How to Unfriend Someone on LinkedIn

When should you unfriend someone on LinkedIn?

Almost never. I have only had cause to remove two people since I joined LinkedIn several years ago.

Who to Unfriend on LinkedIn & Why

The first was a US national who kept sending me messages about finding him jobs in the Middle East. Over and over. I don’t recruit for any clients in the Middle East, and I don’t recruit in his field or industry. I told him this. The messages continued.

I wrote a snarky blog post about someone who behaved just like him. However, I started feeling bad about having written a snarky post and took it down. I disconnected from him. He stopped sending me messages.

The second was a person who was scraping my content and reposting it online. I asked him to stop scraping. He didn’t. I reported him to Google and disconnected from him. I don’t like scrapers.

How to Unfriend Someone on LinkedIn

  1. Go to the person’s profile.
  2. Click the three dots to the right of their photo.
  3. Click, “Remove Connection.”

A New Category as of 2017

I wrote the first version of this post in 2014. Now it’s 2017. I go beyond disconnecting and block people who market to me via LinkedIn messages and InMail. Here’s how:

  1. Click the three dots in the top right corner of their message.
  2. Click, “It’s spam or a scam.”
  3. Click, “It’s promotional or spam.”
  4. Click, “Block.”

If LinkedIn gets enough of these reports about someone, they’ll shut the account down.

You can also use the “How to Unfriend” procedure above and click, “Report/Block.”

One More Option — How To Hide Someone on LinkedIn

I also hide people from my feed if I don’t find their posts useful.

They don’t know I’ve hidden them. I keep my stream interesting to me.

We both benefit from being able to contact each other through LinkedIn and from sharing our networks.

If you want to remain in mutual contact, it’s often a better option than disconnecting.

I write executive resumes and LinkedIn profiles. Save time. Get hired. See my bio and recommendations here, or email me at donnasvei@gmail.com for more information.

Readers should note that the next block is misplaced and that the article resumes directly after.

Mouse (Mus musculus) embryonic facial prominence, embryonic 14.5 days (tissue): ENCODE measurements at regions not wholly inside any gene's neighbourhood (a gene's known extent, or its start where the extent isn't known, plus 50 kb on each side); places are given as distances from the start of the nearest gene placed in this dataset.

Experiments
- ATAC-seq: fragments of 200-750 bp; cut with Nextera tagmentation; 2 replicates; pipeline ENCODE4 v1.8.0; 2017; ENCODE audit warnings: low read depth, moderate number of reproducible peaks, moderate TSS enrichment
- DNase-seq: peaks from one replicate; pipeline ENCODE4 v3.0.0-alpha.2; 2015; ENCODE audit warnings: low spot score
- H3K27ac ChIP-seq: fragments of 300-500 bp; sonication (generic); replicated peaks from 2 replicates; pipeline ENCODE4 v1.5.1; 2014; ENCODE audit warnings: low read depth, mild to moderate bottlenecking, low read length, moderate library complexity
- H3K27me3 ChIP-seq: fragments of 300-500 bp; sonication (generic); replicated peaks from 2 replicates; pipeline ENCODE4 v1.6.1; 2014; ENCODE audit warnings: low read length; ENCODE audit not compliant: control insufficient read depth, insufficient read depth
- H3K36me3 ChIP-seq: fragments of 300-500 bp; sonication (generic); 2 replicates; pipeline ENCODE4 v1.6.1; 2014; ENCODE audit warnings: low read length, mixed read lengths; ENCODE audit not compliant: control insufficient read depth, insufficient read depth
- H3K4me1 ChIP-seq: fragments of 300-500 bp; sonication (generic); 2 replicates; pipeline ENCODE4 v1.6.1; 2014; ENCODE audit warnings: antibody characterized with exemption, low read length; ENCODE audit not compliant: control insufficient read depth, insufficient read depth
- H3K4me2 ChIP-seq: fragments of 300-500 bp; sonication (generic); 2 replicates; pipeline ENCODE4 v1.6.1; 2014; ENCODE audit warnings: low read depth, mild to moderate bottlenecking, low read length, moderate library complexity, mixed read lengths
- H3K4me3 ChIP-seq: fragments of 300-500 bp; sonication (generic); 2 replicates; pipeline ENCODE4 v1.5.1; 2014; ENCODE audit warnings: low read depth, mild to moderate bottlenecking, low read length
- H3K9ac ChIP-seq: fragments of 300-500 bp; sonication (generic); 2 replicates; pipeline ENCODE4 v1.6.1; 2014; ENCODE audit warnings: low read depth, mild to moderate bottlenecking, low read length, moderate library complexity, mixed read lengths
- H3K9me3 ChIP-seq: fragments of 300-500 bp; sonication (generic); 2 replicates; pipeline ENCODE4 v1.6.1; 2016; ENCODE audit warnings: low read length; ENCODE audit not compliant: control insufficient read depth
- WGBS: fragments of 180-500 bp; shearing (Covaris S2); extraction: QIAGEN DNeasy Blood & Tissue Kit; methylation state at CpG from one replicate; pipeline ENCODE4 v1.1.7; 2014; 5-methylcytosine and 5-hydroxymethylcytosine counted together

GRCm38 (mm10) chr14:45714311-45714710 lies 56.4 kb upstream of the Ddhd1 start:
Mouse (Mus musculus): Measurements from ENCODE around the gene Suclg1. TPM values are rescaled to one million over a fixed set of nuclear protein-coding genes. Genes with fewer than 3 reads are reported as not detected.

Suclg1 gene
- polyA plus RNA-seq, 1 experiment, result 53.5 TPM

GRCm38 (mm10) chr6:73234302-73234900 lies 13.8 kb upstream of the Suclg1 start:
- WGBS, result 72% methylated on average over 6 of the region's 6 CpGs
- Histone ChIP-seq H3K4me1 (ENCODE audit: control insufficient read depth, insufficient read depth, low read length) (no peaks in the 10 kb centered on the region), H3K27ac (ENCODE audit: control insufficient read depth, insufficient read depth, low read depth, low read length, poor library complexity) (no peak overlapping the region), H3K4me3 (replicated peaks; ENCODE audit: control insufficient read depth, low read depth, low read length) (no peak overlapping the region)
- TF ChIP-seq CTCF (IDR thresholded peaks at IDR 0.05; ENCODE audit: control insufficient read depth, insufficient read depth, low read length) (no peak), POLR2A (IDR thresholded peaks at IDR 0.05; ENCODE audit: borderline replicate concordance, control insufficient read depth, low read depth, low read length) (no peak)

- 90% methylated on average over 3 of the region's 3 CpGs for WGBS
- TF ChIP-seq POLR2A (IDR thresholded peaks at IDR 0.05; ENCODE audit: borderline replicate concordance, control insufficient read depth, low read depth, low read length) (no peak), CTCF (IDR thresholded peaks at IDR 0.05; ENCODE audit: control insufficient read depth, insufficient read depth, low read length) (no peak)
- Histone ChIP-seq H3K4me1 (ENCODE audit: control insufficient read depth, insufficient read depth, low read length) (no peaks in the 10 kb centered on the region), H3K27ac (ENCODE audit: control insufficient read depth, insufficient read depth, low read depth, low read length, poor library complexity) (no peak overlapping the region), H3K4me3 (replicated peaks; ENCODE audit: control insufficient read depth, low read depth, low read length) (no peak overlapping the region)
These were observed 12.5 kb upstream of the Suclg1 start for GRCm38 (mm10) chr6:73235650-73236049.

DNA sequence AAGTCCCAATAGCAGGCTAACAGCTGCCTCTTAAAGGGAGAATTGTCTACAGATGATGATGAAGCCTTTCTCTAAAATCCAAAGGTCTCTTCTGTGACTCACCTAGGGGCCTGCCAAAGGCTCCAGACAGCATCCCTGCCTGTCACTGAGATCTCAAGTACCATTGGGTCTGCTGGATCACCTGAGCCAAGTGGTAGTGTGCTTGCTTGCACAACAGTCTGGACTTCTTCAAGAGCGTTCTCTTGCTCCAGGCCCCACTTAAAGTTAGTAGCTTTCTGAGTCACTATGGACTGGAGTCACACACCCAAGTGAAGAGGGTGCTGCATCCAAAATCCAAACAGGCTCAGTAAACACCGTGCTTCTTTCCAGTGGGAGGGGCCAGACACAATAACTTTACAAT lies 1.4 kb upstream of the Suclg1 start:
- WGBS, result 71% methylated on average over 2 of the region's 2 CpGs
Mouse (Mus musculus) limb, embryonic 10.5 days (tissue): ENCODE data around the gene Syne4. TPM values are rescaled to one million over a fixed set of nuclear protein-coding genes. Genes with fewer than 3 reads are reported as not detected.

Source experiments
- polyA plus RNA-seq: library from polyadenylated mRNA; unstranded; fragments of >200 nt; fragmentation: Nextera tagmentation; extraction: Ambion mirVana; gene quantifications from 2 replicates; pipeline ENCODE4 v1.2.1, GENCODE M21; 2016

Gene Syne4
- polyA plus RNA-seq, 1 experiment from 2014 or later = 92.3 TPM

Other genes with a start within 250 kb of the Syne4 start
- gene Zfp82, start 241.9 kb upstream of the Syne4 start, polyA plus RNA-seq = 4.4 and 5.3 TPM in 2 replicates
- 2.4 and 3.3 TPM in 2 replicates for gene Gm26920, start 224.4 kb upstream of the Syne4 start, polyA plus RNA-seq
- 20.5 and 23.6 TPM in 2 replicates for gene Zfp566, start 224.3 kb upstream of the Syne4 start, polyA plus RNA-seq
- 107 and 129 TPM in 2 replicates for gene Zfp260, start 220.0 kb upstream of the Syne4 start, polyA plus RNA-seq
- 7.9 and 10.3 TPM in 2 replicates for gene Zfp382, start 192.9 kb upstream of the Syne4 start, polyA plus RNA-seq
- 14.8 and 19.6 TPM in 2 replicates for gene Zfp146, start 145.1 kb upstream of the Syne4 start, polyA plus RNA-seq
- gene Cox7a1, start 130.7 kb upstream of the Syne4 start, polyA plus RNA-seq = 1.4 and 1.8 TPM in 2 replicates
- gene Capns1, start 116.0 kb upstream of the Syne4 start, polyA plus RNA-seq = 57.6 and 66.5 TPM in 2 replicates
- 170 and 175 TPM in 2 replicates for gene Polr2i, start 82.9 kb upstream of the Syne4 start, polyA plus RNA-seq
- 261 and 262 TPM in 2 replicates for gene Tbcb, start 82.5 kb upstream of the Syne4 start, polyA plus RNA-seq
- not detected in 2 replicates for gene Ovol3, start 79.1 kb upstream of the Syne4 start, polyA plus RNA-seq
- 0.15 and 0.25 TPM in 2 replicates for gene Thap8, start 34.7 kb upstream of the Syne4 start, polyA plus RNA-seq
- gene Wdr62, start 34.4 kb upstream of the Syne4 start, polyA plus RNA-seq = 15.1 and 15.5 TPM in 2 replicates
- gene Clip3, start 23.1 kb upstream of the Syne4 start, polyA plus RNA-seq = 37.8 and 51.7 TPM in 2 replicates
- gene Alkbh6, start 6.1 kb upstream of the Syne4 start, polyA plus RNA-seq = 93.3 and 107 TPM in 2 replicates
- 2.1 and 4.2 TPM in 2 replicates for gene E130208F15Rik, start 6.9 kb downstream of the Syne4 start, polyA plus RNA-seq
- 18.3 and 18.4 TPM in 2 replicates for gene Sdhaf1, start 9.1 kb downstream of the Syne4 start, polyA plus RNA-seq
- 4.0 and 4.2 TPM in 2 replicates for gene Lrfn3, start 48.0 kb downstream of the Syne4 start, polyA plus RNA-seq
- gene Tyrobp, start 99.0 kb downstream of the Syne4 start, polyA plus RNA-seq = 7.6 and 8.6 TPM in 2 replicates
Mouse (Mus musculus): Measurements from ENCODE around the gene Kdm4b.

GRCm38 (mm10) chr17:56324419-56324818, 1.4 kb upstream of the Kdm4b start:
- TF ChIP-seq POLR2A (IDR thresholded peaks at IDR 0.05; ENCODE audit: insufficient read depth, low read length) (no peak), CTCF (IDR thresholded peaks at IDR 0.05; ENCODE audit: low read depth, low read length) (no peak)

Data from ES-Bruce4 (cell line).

Image: Fotolia/halfbottle
Updated June 2017

© 2014 – 2017, Donna Svei. All rights reserved.

Comments 3

  1. The only time I disconnect from someone is when I figure out that there sole purpose for connecting with me was to blast irrelevant marketing InMail messages to me everyday. These people typically have 0 or 1 connection, invite you to connect in sets of threes (like three people all with the first name starting with the same letter). Besides that, I almost never disconnect with people.

    Hi Kathy,

    Thank you for this. I mark those people as spam. That seems to keep them away too.

    Good to see you!

    Donna

  2. There may be other reasons for removing a LinkedIn connection, but I seldom use them. The problem with removing a LinkedIn connection is that it’s almost like a death penalty that should be used sparingly. It’s permanent from their end, they won’t know they’ve been removed, and they won’t be able to reinstate another connection with you: you’re the only one who can reinstate the connection.

    So I usually think long and hard before removing someone. You never know when you’ll need to be connected again.

    As you said, it’s much easier to hide their status updates so you don’t get plagued with updates from the Uber LinkedIn poster. It’s much easier to add someone back when you need to see what they are posting nd there isn’t that air of finality that you get with removing a user.

    Good post.

  3. Like you, Donna, I think I’ve rarely disconnected from people on LinkedIn–only three I can remember. Two switched industries and started blasting out spammy messages hawking herbal medicines and the like. The third worked for an international organization and mass-mailed (via regular e-mail, not LinkedIn) a long list of people about some diplomatic event. Not really “diplomatic” at all, especially as he didn’t use bcc:–he put everyone’s e-mail addresses right there in the To: field! So when people started complaining, some used “reply all” and the whole list got spammed again.

    Bridges burned? Gladly, but only in these rare cases.

    Karen!

    It’s so nice to “see” you. Thank you for chiming in.

    Donna

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